Academic journal article Public Relations Journal

Making CEOs Allies

Academic journal article Public Relations Journal

Making CEOs Allies

Article excerpt

"Communications are the single most important force in the successful management of a company." So stated James E. Burke, chairman, Partnership for a Drug-Free America, at a recent awards dinner. Formerly chairman and CEO of Johnson & Johnson, Burke recognizes public relations as the "most important tool" in the corporate arsenal. He presided over J&J as its assets grew from $2.5 billion to $9 billion in 16 years. Public relations played an important role at J&J and is central to conveying the partnership's mission and key messages, Burke said.

To get access to the CEO, he advised, public relations practitioners must be "proactive." This advice is backed up by findings in the research report in this issue on CEOs and CCOs (chief communications officers) by a group of West Coast academicians (page 22). While 48% of a samle of CEOs at Fortune 500 companies believe they should be the primary corporate spokesperson in employee communications, those who function in this role spend less than 18% of their communicating with employees. This is an improvement over earlier findings and just 5% short of what CEO said was the "ideal" amount of time for employee contact (23%).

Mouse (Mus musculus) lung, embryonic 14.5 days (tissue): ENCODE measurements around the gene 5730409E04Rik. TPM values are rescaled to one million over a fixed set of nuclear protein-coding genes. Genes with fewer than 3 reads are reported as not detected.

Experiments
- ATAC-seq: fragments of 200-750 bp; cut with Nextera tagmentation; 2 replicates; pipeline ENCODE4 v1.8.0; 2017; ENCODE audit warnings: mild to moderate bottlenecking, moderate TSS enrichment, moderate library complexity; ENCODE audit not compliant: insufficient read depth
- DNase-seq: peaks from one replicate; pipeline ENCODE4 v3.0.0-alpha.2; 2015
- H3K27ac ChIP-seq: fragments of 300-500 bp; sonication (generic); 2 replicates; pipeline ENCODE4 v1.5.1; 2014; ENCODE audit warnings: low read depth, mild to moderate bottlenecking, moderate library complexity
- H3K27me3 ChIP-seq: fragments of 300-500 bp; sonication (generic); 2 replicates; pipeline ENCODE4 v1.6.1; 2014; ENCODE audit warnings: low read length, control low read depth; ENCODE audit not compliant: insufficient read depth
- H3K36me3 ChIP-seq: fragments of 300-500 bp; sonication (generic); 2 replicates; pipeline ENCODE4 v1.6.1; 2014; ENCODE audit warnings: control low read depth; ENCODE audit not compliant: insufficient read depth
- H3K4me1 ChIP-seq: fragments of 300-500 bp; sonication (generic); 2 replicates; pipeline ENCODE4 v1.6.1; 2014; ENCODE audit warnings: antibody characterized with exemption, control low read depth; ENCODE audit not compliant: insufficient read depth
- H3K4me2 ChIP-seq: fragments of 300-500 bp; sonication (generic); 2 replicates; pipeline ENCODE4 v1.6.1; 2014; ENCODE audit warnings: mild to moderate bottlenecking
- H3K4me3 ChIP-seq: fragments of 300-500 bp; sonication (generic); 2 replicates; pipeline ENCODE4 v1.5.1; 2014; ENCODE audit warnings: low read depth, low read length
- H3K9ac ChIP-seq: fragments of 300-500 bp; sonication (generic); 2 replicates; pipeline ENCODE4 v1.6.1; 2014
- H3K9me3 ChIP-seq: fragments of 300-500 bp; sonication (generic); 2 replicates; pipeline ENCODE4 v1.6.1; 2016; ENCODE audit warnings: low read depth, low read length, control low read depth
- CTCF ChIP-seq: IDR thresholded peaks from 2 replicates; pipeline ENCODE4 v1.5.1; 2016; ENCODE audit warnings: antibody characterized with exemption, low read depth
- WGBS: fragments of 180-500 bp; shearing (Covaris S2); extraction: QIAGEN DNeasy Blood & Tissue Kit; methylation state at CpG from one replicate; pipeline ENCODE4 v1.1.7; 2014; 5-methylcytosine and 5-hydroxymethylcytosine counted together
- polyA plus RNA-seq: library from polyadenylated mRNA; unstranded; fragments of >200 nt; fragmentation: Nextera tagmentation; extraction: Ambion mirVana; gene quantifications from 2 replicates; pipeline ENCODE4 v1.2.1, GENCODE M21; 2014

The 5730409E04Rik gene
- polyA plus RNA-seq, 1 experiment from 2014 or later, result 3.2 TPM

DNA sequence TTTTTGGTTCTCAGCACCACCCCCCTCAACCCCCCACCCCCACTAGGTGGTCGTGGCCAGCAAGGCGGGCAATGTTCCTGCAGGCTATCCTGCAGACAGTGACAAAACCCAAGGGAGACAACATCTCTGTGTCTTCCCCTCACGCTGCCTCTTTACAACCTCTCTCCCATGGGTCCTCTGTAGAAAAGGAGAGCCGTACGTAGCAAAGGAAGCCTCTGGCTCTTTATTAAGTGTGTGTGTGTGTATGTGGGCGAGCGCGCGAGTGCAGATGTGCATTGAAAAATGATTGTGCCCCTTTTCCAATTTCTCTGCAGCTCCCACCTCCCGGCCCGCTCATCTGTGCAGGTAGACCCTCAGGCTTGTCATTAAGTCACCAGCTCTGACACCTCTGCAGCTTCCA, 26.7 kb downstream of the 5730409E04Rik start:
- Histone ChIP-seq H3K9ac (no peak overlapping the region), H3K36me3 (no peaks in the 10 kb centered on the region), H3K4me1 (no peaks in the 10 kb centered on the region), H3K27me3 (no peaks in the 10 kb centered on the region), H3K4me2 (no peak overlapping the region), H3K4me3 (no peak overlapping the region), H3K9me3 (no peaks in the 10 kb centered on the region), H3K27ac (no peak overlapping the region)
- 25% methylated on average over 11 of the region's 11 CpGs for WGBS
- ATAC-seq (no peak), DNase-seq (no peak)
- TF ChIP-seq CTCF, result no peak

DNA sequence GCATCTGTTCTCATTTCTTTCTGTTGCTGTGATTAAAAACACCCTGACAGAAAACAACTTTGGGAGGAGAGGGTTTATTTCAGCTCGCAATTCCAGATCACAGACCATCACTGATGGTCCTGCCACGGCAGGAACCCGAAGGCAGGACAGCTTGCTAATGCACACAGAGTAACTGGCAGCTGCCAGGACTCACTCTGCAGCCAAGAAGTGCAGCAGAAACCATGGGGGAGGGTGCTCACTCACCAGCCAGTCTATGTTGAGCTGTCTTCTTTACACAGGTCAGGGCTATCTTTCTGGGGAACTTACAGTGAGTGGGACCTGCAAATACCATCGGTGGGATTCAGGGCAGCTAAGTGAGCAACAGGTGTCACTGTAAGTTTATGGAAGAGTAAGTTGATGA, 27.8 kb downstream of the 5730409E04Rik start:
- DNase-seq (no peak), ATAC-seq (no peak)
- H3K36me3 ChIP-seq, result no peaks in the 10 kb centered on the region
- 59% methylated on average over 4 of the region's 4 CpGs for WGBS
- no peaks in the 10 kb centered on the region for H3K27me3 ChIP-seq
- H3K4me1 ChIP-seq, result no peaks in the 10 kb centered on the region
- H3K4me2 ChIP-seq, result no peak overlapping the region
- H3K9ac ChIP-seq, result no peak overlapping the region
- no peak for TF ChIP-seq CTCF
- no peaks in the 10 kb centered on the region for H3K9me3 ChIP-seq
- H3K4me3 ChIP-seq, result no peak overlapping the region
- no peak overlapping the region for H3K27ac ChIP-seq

But even the most enlightened and communicative CEOs have only a limited understanding of how the CCO should be positioned as part of the overall public relations strategy, the researchers conclude. …

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